A delegation comprising specialists from the Swedish Development Association (SIDA) and the United Nations Educational and Scientific and Cultural Organisation (UNESCO) visited the Harare Institution of Technology (HIT) for a one-day workshop on Engineering Education for Sustainability on the 10th of November 2022.
The workshop which was held under the theme “From Engineering as usual to engineering with sustainability in mind,” was attended by some senior programme, senior policy specialists on education as well as a senior advisor on education from the Swedish Ministry of Foreign Affairs. The UNESCO delegation comprised of the Head of Education sector, Education for sustainable development project coordinator and a Programme Specialist for Education.
In a speech read on his behalf by the Pro-Vice Chancellor for Academic Affairs Mr Willard Gwarimbo, the Pro-Vice Chancellor for Research, Innovation and Commercialisation Dr Eng. Talon Garikayi commended SIDA and UNESCO for their great initiative on their “Sustainability Starts with Teachers” programme which included HIT under the Technical and Vocational Education Training (TVET) banner.
He also added that all HIT students, from all programmes offered by the University, are undergoing a training in the Technology Education Centre (TEC) studying towards a Certificate in Higher and Tertiary Education. TEC is a strategic unit of the University which focuses on the pedagogy of science, engineering and technology (SET) study programmes. The centre recognises the strategic role Research and Development plays as a vehicle for technological innovation. For the centre, a research-based approach is a stimulant for Quality Assurance and the development of national standards of technology education. TEC values stakeholder participation in programme formulation and review. The centre has earmarked training programmes in curricula and course design and development to support the technology education initiative.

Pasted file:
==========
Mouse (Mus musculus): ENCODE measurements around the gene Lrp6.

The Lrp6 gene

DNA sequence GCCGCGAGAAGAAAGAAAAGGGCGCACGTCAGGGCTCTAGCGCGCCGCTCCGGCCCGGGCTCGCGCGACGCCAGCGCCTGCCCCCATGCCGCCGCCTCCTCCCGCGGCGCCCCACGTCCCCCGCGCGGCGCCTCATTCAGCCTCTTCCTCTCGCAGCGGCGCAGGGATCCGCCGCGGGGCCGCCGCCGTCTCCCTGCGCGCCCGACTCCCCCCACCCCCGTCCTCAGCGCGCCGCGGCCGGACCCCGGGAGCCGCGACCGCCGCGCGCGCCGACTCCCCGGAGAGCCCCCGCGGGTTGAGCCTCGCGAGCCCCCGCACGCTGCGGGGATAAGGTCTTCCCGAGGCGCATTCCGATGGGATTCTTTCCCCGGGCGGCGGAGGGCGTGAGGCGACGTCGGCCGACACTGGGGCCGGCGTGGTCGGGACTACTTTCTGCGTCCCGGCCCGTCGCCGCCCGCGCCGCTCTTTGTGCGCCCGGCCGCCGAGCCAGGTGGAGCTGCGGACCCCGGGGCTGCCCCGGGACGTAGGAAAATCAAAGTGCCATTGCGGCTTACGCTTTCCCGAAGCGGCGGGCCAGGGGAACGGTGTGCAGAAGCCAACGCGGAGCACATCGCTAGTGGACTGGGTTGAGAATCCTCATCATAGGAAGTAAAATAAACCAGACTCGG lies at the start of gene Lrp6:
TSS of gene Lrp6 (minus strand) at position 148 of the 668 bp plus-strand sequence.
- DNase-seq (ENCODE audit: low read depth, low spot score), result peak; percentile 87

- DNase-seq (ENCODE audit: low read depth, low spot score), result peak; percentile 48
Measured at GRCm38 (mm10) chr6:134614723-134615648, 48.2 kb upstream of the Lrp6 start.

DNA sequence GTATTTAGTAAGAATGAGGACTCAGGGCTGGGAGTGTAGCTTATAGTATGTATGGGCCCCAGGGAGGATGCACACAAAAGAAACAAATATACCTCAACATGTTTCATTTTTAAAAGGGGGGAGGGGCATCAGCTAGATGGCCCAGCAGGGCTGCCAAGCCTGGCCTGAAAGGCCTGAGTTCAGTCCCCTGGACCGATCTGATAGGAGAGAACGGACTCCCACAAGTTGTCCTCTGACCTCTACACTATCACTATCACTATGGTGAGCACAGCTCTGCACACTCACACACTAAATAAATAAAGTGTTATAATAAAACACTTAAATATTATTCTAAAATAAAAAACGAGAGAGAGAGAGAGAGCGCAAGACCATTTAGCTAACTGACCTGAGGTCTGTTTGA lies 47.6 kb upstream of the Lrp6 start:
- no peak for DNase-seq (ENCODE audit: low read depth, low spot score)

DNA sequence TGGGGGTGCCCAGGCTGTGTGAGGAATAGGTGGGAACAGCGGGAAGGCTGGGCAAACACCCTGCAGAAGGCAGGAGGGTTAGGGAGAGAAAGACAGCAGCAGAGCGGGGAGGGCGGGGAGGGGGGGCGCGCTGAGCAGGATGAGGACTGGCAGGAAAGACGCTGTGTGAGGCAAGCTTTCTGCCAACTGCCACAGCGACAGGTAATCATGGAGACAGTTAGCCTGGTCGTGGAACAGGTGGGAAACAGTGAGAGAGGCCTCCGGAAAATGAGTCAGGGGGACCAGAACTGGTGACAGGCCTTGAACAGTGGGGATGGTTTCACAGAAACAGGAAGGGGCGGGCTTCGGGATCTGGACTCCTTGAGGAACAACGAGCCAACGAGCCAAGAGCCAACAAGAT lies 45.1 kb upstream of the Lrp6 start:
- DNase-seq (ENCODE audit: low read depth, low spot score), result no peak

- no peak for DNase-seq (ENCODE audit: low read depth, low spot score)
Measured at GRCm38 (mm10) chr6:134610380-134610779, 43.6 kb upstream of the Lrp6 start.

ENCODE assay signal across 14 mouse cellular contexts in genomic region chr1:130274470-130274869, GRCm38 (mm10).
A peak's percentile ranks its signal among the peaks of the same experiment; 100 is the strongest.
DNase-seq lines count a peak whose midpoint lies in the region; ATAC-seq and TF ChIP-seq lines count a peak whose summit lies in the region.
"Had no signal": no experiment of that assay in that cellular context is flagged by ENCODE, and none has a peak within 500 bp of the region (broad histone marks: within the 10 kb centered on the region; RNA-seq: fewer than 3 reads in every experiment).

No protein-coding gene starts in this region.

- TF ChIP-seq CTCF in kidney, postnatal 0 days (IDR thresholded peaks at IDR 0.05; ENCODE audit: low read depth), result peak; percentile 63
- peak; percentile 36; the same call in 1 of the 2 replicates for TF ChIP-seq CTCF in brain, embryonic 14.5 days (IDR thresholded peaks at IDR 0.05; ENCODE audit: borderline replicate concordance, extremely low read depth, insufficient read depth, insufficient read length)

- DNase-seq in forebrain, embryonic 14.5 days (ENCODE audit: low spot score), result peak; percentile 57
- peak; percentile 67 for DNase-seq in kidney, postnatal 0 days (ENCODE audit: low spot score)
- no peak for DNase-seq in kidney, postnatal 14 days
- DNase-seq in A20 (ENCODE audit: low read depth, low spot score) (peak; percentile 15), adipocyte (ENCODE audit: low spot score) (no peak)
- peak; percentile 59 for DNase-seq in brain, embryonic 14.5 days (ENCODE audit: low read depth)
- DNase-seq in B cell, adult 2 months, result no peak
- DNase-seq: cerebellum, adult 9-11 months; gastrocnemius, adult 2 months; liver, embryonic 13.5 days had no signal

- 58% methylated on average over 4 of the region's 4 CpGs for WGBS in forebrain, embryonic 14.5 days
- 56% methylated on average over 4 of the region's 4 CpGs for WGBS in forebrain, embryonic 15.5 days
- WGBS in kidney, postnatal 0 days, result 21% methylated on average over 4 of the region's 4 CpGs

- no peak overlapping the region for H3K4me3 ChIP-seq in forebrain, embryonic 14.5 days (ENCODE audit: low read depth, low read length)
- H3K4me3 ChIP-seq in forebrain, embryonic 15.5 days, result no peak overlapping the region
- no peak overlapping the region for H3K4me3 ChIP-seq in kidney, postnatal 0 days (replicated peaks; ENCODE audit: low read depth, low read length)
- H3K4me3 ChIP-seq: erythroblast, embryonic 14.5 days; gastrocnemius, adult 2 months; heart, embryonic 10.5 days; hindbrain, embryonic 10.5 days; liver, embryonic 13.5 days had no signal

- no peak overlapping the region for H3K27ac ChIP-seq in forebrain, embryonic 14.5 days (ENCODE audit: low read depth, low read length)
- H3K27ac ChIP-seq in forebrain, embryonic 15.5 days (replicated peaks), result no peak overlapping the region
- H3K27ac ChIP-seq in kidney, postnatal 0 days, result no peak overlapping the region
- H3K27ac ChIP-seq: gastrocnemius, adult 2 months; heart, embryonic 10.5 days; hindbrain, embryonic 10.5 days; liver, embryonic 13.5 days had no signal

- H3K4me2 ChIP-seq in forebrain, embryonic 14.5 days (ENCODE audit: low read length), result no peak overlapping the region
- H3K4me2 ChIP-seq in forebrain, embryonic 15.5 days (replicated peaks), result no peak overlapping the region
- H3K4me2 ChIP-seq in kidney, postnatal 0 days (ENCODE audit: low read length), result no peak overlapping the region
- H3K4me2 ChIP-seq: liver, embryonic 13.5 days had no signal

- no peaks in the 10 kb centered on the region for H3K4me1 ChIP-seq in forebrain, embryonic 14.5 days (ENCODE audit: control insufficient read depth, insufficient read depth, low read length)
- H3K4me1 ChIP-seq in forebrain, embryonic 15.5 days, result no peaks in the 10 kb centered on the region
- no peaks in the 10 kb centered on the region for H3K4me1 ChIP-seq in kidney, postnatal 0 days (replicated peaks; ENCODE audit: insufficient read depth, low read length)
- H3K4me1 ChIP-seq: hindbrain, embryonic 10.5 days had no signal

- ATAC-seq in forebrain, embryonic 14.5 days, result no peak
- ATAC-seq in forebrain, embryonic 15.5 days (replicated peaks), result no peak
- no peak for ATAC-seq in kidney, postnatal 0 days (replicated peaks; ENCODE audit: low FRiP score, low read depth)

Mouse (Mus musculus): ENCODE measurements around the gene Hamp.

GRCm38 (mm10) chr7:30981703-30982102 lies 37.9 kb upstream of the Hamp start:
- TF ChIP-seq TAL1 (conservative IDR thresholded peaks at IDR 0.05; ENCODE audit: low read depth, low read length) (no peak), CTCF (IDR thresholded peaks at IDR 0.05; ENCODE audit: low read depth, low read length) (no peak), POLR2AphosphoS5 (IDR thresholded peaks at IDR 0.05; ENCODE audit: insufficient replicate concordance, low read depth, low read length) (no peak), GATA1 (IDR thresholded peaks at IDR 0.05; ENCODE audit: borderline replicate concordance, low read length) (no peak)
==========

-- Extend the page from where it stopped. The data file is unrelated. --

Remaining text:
“Thus, this course on “Sustainability Starts with Teachers” augers well with what the university stands for. We, being a university producing high calibre engineers, who can decide to pursue careers as captains of industry, technopreneurs or lecturers, are in full support of instilling sustainability into our graduates so that wherever they end up, sustainability will be engrained in their bone marrow,” the Pro Vice Chancellor said.
“ESD allows every human being to acquire the knowledge to shape a sustainable future including key sustainable development issues through teaching and learning. The vision of Agenda 2030 is to transform lives through quality education, recognizing the important role of education as a main driver for development and achieving proposed Sustainable Development Goals (SDGs) and their vision which is fully captured by the proposed SDG4 “Ensuring inclusive equitable quality education and promote lifelong learning opportunities for all.” What better way to play our part than to introduce engineering for sustainable development as an assessable component of our curriculum.
She also added that she and her colleagues spearheading the Engineering For Sustainable Development programmes are intending to visit all provinces preaching the gospel of sustainable engineering to institutions of learning including both higher learning and Primary and secondary schools in order to catch them young, introducing short courses which address SDGs in Engineering for example waste management, sustainable project design Safety Health and Environmental Management as well as hosting conferences and symposia on sustainable engineering in order to address engineering issues that affect climate change.
Engineer Chikuruwo also highlighted some of the HIT students’ projects that are inclined to engineering for sustainability which include the Design Optimization of an Intelligent Pivot For Sustainable Agriculture (SDG 1: No Poverty, SDG 2: Zero Hunger, SDG 3), the Production of biodegradable pads from natural fibres (Agricultural Waste-SDG 11), an underground water pipe leak detection system (SDG 3: Good health and well-being, SDG 6: Clean water and sanitation, SDG 9: Industry innovation and infrastructure and SDG 11: sustainable cities and communities) as well the Design and Production of a Diaper disposal machine-waste to energy (SDG 11).
The workshop was a attend by staff and students from various departments. The delegation also toured some of the campus facilities which included laboratories, workshops and some startups at the Innovation Hub.